Snap (SNAP) is expected to report results on its fourth quarter on Tuesday, January 31, with a conference call scheduled for 5:30 pm EDT. What to watch for:
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LESS SHARP NEAR-TERM REVISIONS: In a research note ahead of Snap’s Q4 results, Benchmark says it expects to hear of limited Q1 revenue visibility and more cost efficiencies in 2023, the latter required to support the stock price given distant GAAP profitability. With ending 2022 headcount of 5200, the firm believes the company needs to cut at least another 700 heads in 2023 to accommodate decelerating revenue. Benchmark estimates 2023 revenue of +5% year-over-year versus consensus’ +9%, down from 2022 +12% year-over-year. Overall, the firm does not expect near-term revisions to be as sharp as the recent past, which may provide a modest relief rally. Benchmark has a Buy rating on the shares with a price target of $11.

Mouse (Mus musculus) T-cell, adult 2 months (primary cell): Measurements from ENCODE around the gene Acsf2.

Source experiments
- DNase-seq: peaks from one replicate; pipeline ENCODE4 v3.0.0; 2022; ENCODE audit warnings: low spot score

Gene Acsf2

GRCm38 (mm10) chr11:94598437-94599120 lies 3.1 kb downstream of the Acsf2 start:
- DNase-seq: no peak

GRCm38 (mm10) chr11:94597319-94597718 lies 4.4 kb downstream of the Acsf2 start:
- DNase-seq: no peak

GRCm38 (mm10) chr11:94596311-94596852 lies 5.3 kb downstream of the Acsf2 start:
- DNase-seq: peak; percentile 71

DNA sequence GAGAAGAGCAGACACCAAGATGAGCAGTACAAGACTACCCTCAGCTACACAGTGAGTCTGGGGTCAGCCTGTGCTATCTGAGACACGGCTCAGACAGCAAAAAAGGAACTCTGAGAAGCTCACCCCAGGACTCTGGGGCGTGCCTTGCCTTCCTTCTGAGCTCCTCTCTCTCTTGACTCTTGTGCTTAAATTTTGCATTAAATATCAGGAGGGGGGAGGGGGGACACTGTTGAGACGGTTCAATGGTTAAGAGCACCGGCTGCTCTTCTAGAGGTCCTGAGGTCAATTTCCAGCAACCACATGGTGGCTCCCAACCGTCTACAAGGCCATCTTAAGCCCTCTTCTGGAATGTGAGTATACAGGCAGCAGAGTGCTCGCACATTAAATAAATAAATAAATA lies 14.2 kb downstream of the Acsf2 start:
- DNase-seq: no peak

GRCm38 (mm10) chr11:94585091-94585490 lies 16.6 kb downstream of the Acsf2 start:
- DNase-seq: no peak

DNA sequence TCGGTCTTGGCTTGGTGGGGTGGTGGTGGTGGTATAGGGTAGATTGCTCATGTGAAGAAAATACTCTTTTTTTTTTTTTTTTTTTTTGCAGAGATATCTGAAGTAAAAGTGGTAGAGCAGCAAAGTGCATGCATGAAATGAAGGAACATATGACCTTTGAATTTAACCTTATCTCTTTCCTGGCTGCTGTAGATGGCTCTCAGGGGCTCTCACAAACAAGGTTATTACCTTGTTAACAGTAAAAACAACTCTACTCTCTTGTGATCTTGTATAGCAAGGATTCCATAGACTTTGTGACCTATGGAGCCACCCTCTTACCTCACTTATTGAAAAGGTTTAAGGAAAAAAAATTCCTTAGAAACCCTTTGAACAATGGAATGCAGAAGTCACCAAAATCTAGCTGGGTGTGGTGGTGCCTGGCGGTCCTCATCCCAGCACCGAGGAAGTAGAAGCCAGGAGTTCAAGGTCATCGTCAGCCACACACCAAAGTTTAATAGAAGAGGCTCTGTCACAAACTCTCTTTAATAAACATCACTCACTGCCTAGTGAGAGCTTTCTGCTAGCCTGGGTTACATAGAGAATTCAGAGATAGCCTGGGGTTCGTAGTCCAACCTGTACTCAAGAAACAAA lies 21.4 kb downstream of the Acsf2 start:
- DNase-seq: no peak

MOVING TO THE SIDELINES: Earlier this month, JMP Securities downgraded Snap to Market Perform from Outperform without a price target. The firm also reduced estimates again, citing declining U.S. time spent on Snap, which it believes is a direct consequence of increased competition from Reels and YouTube Shorts. JMP now prefers shares of Meta (META) and Google (GOOG. GOOGL) over Snap, saying both have more mature short-form video products, which it expects to attract more user time over the next few years. Short-form video platforms are taking share of time from Snapchat, JMP tells investors in a research note.
Jefferies also downgraded Snap to Hold from Buy last month, with a price target of $10, down from $12. The firm believes the Street is "overly optimistic" on digital advertising growth in 2023 and 2024 and sees Snap's lack of catalysts as a "concern." Further, Jefferies lowered its full year 2023 revenue estimates across its coverage by 3%-7%, bringing his forecasts 5%-10% below consensus.
REVENUE GROWTH CAN REBOUND: More bullish on the name, New Street initiated coverage of Snap with an "out-of-consensus" Buy rating and $12 price target back on January 4. Falling U.S. engagement is the key risk, but the firm thinks revenue growth can rebound more than the Street expects in 2023 as new ad product gains traction. New Street also expects profitability and margin expansion to be "re-invigorated."